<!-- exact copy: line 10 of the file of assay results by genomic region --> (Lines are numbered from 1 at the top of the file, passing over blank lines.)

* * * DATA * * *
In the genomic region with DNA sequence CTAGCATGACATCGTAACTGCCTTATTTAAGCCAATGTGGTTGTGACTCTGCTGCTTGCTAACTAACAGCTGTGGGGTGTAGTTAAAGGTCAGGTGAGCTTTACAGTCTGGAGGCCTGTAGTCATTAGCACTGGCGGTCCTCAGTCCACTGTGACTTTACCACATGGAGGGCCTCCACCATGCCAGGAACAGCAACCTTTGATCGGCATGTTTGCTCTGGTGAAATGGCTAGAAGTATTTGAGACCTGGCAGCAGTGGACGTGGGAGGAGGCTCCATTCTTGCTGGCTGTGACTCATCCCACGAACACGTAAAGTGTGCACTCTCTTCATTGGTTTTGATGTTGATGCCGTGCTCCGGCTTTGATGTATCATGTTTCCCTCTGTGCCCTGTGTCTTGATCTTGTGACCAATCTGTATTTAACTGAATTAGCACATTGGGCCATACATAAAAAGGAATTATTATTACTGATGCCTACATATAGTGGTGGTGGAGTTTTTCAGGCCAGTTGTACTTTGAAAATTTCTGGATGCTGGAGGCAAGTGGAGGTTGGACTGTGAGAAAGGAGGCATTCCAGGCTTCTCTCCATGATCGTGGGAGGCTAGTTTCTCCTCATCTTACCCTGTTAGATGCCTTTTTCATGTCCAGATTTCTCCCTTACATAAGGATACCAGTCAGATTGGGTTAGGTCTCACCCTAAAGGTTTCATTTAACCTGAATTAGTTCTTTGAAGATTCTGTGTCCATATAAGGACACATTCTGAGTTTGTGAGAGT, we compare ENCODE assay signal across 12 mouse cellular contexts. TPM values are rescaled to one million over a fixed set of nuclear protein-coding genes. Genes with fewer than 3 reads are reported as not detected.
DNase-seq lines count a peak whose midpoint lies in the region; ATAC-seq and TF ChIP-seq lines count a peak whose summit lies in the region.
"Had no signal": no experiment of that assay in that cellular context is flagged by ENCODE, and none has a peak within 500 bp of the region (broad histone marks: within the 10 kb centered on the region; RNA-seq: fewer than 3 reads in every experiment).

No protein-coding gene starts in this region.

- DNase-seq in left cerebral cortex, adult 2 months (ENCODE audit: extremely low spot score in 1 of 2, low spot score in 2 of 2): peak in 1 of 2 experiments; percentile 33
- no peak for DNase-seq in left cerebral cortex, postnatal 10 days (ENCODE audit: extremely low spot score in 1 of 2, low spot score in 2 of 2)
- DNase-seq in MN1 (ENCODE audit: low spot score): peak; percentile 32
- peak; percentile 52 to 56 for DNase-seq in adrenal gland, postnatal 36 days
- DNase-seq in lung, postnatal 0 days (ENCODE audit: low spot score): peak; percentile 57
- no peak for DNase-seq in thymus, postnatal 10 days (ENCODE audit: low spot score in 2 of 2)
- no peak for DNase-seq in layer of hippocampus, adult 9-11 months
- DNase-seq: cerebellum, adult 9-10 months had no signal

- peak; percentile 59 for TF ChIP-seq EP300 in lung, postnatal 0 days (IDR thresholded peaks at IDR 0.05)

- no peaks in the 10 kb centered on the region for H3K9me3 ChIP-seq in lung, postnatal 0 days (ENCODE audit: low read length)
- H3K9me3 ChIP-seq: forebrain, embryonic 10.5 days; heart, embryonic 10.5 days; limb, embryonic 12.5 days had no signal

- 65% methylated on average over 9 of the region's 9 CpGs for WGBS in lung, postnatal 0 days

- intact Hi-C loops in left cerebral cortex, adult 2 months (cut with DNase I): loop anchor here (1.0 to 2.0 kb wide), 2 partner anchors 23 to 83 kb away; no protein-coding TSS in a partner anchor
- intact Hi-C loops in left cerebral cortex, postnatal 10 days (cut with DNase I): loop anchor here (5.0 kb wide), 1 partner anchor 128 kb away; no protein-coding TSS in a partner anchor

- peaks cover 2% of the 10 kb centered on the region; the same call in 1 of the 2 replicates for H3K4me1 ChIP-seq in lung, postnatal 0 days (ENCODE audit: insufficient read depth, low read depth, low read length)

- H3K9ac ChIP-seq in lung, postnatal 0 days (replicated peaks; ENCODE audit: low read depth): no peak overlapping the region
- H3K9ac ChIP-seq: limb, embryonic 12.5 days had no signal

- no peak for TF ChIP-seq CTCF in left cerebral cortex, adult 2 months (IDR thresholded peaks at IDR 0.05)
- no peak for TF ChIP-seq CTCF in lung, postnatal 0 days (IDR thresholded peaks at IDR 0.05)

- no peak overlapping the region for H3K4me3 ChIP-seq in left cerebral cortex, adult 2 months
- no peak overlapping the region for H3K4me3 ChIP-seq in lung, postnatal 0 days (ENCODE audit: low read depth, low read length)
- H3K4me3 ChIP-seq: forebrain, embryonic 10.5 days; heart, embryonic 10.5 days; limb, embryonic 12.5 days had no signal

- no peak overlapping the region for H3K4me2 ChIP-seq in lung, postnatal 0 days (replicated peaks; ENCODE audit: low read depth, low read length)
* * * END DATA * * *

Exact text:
- no peak for DNase-seq in thymus, postnatal 10 days (ENCODE audit: low spot score in 2 of 2)